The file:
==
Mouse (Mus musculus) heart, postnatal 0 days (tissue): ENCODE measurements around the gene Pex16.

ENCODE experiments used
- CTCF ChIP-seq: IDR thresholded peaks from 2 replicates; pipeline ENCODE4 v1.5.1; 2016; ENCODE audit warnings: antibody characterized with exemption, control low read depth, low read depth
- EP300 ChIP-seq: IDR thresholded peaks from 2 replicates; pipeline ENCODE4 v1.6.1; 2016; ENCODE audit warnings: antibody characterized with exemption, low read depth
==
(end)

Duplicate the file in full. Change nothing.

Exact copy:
Mouse (Mus musculus) heart, postnatal 0 days (tissue): ENCODE measurements around the gene Pex16.

ENCODE experiments used
- CTCF ChIP-seq: IDR thresholded peaks from 2 replicates; pipeline ENCODE4 v1.5.1; 2016; ENCODE audit warnings: antibody characterized with exemption, control low read depth, low read depth
- EP300 ChIP-seq: IDR thresholded peaks from 2 replicates; pipeline ENCODE4 v1.6.1; 2016; ENCODE audit warnings: antibody characterized with exemption, low read depth